I’m fascinated and very excited about sociocracy, having participated in a weekend workshop led by John Buck (assisted by Mitch & Osa). John stayed at my house for the weekend, and we clicked deeply and had long animated talks of mutual interest, including the discovery that both of us develop and teach “empty tools” with beautiful, powerful underlying theories. In addition to NVC, I do research in computer science, especially in language design, and with a focus on issues of “being” vs “doing”. (Here are some visual examples. More info and a publication list link on my home page). In listening to John in the workshop, I lit up, noticing how the spirit, intention, and logic of sociocracy brings my two chief interests together.
I joined a sociocracy e-group recently to get some help in understanding about where our group’s recent steps in sociocracy implementation match the understandings and practices of folks more steeped in sociocracy theory & practice. I shared my questions in Trouble at the beginning. Sharon V’s responses to that those questions have already been very helpful to our (NVC) organization
Next, I noticed my inner dissonance around language use, as described in Getting past labels and more clearly in Being and doing in the language of sociocracy. Much of my computer science research is focused on the question of being-vs-doing. That same distinction is a very important tool in NVC, but with an opposite emphasis. And again in Buddhism and meditation. Now I’m tuning into the sociocracy again, and I notice this apparent contradiction of using words that say what people are when trying to describe what they do. So I’m fascinated with the question of what’s going on here. What is by conscious choice and what is unconscious habit?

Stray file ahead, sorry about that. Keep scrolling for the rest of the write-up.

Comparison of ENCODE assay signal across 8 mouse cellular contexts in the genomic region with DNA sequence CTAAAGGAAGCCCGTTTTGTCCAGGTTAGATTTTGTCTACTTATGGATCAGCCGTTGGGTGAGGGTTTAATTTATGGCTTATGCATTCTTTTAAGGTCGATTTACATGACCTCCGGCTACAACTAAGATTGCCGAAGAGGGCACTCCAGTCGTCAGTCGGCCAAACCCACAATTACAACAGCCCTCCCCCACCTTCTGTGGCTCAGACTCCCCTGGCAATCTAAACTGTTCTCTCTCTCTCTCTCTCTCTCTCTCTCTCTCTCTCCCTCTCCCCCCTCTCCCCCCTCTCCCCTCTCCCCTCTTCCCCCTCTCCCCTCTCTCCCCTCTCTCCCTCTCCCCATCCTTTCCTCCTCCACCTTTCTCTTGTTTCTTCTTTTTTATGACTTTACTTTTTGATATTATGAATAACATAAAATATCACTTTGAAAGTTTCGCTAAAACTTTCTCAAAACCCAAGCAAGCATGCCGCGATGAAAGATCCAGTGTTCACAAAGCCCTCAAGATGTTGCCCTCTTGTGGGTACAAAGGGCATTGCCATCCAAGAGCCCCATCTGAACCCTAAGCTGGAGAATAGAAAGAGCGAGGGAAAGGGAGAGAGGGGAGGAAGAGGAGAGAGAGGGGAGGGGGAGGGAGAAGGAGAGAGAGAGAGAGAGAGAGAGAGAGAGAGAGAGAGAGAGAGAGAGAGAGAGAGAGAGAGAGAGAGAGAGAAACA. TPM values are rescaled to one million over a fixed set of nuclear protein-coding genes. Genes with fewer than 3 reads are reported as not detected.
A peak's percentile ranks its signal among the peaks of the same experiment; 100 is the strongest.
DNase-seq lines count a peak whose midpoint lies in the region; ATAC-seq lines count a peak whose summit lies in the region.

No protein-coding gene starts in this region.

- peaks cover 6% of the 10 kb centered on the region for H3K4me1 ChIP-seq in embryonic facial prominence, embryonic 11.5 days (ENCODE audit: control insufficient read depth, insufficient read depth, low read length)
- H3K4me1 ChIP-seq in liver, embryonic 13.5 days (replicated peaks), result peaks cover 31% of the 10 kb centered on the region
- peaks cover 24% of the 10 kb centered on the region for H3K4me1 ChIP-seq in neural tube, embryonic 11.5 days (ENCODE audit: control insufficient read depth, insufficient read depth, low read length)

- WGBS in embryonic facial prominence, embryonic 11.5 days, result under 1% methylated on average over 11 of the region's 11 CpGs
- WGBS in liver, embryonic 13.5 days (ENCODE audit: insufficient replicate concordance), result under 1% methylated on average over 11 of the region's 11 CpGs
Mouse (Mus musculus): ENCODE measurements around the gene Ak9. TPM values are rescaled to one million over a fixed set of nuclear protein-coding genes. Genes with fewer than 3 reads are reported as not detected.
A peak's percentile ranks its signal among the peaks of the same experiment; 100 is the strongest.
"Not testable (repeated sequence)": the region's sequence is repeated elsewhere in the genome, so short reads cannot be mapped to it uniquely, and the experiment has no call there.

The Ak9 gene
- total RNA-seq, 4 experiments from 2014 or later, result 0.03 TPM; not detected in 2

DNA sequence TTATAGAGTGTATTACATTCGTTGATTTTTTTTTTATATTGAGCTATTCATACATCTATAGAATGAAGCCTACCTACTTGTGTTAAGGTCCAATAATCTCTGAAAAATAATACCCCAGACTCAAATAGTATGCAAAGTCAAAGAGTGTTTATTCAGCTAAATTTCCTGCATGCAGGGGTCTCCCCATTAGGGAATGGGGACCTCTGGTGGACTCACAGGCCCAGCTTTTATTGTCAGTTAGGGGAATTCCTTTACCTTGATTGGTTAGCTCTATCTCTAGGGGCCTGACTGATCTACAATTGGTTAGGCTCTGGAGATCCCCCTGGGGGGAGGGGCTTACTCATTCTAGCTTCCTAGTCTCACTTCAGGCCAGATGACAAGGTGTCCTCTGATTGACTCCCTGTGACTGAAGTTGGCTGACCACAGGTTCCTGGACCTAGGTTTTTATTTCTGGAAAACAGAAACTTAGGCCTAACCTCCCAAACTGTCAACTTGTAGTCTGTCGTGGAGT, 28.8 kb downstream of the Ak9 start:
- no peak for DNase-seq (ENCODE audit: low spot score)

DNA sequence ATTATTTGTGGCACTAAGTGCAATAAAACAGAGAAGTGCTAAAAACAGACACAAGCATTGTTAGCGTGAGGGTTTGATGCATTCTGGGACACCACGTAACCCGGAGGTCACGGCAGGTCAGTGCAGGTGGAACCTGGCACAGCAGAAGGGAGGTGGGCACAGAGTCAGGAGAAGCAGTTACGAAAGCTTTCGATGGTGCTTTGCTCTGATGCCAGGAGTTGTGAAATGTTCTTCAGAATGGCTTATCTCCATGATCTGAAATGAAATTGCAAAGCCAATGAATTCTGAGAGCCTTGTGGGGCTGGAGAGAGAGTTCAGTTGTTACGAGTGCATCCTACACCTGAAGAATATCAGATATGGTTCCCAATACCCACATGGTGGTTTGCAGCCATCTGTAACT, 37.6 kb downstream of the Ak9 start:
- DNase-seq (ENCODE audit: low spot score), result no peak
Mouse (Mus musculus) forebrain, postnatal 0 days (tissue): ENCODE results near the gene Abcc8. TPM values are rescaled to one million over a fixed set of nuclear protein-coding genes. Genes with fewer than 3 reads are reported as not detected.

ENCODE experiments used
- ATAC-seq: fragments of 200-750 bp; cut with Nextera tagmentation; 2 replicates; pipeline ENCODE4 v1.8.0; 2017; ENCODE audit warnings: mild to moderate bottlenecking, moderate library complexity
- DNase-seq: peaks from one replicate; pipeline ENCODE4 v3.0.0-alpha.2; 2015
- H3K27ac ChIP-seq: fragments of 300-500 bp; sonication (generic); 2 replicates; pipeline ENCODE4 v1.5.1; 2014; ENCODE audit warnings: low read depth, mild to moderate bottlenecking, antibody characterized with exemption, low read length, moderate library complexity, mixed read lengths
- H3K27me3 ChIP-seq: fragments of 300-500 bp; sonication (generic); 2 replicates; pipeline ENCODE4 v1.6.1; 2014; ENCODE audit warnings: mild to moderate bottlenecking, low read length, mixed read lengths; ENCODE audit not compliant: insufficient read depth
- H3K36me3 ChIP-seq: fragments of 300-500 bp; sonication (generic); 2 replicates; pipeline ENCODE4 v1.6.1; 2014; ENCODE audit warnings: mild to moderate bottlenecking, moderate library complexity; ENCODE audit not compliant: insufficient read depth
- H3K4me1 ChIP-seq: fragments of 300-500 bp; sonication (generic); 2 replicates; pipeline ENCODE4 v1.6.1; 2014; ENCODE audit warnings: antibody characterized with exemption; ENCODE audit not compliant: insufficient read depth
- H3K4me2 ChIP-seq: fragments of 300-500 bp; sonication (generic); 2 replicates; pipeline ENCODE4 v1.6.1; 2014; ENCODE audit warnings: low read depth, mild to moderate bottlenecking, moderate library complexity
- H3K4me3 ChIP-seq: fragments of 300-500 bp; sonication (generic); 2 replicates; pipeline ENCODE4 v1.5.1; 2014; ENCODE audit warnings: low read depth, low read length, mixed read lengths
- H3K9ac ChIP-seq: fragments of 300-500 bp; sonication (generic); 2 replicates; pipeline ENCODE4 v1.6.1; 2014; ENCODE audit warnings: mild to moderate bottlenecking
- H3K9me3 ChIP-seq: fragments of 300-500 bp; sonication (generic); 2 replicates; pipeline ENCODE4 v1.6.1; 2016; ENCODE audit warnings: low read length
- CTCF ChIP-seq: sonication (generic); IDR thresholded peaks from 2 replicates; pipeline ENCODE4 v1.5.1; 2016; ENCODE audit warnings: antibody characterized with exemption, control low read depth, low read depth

I want to shed light for me and stimulate curiosity and collaborative exploration. My desire is to participate in the evolution of both NVC and sociocracy and a deep synthesis of them. My hunch is that the style of language & logic design research that I’ve been doing for the last 20 years could make a valuable contribution to the theory and practice of sociocracy. Besides live & teach NVC, what I do well is create languages of being where others typically choose doing, and then demonstrate how the being-oriented (“declarative”) languages have much stronger compositional properties than the traditional doing-oriented (“imperative”) languages. It struck me (pow!) only a few days ago that the benefits of compositionality for software creation very well might translate into the realm of collectives that have vision, mission, and aim. In software, compositionality is crucial in maintaining clarity and simplicity and correctness (behavior meeting specification), while scaling up. Languages and designs that have weak compositionality (particularly, traditional doing-oriented languages & designs) tend to have lots of bugs and performance problems. I’m guessing that something similar is true for human organizations.
At first, in writing Being and doing in the language of sociocracy, I was seeing the two options of “people are” (Facilitator) and “people do” (facilitating). Then it occurred to me that “functions are” (facilitation) is a third option. My guess is that this third option is the most powerful place to reason, speak and compose, in the arena of life that sociocracy addresses. If I hadn’t written the “Being & doing” post, I don’t know if & when that piece would have clicked into place.
Now I imagine taking the deeply life-centered values of NVC consciousness, and all I’m learning about evolving its theory & practice to fulfill those values more deeply and consistently, and bringing that consciousness and skill into the wisdom, logic, and methodology of sociocracy, and I about burst with inspiration.